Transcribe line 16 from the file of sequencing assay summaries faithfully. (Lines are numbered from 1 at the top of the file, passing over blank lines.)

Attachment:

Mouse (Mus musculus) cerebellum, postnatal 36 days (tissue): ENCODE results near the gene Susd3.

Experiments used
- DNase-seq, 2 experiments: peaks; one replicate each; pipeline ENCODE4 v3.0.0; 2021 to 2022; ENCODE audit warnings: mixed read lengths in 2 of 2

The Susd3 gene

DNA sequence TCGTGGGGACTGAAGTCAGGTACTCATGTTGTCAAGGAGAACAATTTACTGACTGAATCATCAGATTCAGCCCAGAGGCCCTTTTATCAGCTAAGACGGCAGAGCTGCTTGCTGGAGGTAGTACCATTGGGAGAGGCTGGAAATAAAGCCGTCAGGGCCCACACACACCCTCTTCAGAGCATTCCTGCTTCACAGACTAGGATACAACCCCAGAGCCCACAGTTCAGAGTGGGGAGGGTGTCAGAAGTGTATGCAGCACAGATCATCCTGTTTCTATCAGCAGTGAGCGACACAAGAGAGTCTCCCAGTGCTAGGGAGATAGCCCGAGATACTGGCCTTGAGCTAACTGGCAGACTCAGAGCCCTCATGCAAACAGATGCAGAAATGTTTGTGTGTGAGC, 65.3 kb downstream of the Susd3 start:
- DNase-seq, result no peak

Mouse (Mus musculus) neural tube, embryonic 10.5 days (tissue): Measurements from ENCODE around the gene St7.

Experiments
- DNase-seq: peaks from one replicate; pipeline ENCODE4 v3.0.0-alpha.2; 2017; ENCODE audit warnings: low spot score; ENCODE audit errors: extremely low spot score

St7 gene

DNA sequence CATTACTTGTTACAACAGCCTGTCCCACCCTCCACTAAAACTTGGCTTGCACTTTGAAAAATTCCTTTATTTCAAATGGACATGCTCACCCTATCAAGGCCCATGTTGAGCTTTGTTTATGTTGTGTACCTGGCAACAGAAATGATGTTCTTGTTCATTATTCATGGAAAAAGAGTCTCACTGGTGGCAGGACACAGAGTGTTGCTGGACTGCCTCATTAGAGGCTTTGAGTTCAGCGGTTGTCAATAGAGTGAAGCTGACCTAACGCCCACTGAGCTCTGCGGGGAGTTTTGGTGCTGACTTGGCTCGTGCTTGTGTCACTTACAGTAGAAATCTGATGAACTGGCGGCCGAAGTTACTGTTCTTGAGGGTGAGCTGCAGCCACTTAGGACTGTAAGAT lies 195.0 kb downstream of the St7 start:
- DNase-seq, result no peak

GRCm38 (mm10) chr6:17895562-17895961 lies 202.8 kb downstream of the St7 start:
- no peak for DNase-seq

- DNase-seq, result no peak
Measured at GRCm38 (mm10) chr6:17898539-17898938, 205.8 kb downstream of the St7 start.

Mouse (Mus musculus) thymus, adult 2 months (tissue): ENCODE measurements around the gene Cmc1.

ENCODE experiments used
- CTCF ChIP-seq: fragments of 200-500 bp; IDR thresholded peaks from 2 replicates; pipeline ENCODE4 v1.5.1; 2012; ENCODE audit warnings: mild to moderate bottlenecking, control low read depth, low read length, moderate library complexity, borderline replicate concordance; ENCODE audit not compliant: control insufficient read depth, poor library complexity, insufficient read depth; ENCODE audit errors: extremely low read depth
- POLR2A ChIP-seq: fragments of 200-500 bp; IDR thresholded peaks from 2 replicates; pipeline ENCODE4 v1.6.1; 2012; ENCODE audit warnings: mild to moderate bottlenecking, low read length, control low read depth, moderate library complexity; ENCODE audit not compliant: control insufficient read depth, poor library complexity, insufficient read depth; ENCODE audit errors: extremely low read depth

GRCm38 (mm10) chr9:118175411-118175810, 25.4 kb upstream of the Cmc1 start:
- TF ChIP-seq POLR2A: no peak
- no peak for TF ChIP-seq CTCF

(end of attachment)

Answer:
Measured at GRCm38 (mm10) chr6:17898539-17898938, 205.8 kb downstream of the St7 start.